Sir Mark Tully KBE, (born William Mark Tully in 1935) is the former Bureau Chief of BBC, New Delhi. He worked for BBC for a period of 30 years before resigning in July 1994. He held the position of Chief of Bureau, BBC, Delhi for 20 years.
Born in Calcutta, India, his father was a British businessman who was a partner in one of the leading managing agencies of the British Raj. Tully spent the first decade of his childhood in India, although without being allowed to socialise with Indian people, before going to England for schooling. He was educated at Twyford School, Marlborough College and at Trinity Hall, Cambridge, where he studied Theology.
As a guest of the Bangalore Initiative for Religious Dialogue on 7 October 2010, Mr Tully spoke on “How Certain Should We Be? – The Problem of Religious Pluralism”. He described his experiences and the fact that India had historically been home to all the world’s major religions. He said that had taught him that there are many ways to God.
Tully is patron of the British branch of Child In Need India and is equally well versed in English and Hindi.
His report follows.
In my long years in India I have seen many spectacles but none so remarkable as the two Maha or Great Kumbh Melas which I attended.
I have seen vast crowds assemble but none as big as the millions who flocked to the north Indian city of Allahabad to bathe at the confluence where the cloudy waters of the river Ganges meet the blue waters of the river Yamuna on the most auspicious day of those Melas.
I have never been more forcefully reminded that India’s age old culture still survives than I have been by those two Kumbh Melas.
A Variety of Pagentry
Anyone who wants to enjoy the Kumbh Mela to the full must appreciate its many different aspects.
There was no frenzy, just the calm certainty of faith; the knowledge that “what had to be done had been done”
It is, of course, a great religious festival, the world’s largest we are told, but there is much more to it than just the great bathing day, spectacular though that is.
Most spectacular of all are the naked sadhus or holy men, who careen through the crowds dancing to the frenzied beat of drums and leaping in the air as they charge in to the river to bathe.
Then there are the sadhus to be seen on any day performing amazing acts of asceticism.
One sadhu I saw had held his arm up so long that it was withered and his nails curved round like talons, another was standing on one leg, and a third lying on a bed of thorns.
At Kumbh Melas there is much religious teaching also, and a multitude of discourses.
They demonstrate the wide variety of Hindu traditions, and Hinduism’s tolerance too. Some of the discourses seemed to me obscure, some profound, and some surprising.
The devotees of the 15th Century saint Kabir told me they condemned images of the deities and maintained that washing under a tap was just as good as bathing in the Ganges. No-one seemed to object to their unorthodox views. Perhaps that’s because Hinduism is so varied that for most Hindus there is no concept of heresy.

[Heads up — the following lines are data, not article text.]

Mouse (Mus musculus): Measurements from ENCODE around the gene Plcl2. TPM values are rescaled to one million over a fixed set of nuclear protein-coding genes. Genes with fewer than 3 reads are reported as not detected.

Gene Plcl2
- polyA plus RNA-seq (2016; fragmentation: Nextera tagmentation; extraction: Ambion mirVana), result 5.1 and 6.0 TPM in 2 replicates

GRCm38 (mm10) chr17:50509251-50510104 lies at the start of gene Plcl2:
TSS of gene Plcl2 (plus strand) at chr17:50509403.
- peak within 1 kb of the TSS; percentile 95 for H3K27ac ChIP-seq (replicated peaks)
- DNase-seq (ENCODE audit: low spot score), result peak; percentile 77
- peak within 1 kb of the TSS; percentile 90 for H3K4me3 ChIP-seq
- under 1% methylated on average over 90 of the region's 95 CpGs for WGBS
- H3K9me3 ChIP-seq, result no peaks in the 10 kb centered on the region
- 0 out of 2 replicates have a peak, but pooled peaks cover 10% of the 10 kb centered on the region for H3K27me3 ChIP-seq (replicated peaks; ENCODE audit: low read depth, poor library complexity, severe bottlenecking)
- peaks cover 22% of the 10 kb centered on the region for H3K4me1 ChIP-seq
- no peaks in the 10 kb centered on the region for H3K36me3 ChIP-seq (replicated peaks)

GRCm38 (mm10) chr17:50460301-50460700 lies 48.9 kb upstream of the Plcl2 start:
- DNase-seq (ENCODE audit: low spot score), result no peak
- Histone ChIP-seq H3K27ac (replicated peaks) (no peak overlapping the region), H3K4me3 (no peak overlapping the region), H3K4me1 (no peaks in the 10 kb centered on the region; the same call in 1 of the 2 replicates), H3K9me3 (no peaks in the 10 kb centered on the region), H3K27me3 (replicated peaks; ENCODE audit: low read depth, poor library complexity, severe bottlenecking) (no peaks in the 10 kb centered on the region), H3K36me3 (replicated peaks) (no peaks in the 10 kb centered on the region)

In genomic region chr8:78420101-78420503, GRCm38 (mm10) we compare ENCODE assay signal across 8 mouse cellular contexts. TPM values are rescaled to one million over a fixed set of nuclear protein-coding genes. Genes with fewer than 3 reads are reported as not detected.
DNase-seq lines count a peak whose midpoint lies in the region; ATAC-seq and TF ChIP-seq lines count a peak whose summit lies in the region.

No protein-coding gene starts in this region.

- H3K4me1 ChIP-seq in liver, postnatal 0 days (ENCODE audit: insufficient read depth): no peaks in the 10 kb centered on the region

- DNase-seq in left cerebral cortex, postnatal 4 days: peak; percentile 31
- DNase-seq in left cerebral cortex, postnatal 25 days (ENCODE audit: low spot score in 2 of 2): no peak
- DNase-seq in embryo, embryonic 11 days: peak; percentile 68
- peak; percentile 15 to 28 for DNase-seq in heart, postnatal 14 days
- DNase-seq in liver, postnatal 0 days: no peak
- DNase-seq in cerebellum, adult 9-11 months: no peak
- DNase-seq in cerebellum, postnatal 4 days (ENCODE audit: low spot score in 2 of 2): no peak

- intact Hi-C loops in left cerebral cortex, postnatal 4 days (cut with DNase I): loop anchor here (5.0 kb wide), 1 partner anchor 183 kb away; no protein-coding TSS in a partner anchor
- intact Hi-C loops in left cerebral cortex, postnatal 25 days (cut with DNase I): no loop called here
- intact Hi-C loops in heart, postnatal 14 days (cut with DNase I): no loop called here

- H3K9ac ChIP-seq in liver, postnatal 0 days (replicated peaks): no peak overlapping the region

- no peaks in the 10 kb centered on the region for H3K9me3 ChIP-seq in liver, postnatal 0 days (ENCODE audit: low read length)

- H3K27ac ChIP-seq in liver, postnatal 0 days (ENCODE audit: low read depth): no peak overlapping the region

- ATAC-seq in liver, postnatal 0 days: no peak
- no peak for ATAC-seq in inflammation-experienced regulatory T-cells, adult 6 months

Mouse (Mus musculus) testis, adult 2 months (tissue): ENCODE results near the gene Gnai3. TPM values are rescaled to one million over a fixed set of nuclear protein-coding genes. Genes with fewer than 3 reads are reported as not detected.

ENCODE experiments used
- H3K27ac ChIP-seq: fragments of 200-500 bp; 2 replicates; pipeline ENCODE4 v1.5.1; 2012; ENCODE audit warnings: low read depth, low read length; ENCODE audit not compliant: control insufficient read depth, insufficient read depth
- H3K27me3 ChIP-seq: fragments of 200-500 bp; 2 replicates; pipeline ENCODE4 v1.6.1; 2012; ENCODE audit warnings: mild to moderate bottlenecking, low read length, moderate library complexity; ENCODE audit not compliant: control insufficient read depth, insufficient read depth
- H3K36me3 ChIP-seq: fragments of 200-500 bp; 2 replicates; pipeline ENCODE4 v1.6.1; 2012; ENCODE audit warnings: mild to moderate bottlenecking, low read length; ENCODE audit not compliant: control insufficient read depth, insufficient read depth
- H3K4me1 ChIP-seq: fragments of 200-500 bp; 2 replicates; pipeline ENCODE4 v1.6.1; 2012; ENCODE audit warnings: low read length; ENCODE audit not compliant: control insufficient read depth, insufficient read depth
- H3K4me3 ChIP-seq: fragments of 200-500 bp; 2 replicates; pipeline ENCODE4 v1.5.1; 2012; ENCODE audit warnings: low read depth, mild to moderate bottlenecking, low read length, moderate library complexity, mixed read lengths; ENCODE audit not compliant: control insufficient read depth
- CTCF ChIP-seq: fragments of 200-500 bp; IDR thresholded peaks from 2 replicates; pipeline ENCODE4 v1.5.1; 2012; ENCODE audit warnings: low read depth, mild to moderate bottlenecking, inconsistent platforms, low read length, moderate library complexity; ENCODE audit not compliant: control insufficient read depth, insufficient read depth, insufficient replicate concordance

Hindu pluralism is also shown by the different creation myths the Mela commemorates.
The word ‘Kumbh’ means an urn, and one of the several myths is the story of an urn filled with the nectar of immortality which emerged from the primeval waters when they were being churned by gods and demons.
The urn was snatched by demons but the son of the ruler of heaven, the god Indira, recovered it. Drops from the urn fell at the Sangam and other places in India where Kumbh Melas are held.
Mela means a fair, and as with all fairs plenty of business is done at Kumbh Melas.
There are stalls selling everything a pilgrim might need including, of course, the accoutrements required for pujas, or worship. Barbers shaving heads do a roaring trade. The traditional priests who keep family records set up their stalls and do good business updating genealogies and performing ceremonies for the souls of the dead.
Both Kumbh Melas I saw were remarkable feats of organisation, occasions when the much-maligned Indian civil servants covered themselves with glory.
They constructed a vast tented city, laying down miles of steel plates for roads and constructing pontoon bridges. The administration also insured there was food for the pilgrims, and water too – sanitation, as well as electricity.
The police, not usually renowned for their gentleness, were politeness personified as they shepherded millions of pilgrims down to the river banks, keeping them in orderly queues, and insured their safety while bathing. But in this they were helped by Indians remarkable ability to organise themselves in situations which in most other countries would degenerate into chaos.
Faith is the key to the Kumbh Mela.
It is a wonderful spectacle, a great demonstration of the variety and vigour of Hinduism, an occasion to preach politics and conduct business, but there would be no Kumbh Mela were it not for the faith that draws millions of pilgrims to the Sangam in Allahabad.
Uploaded on Nov 8, 2007
For the last time this century the Indian city of Haridwar in the foothills of the Himalayas was the setting for the mother of all holy Festivals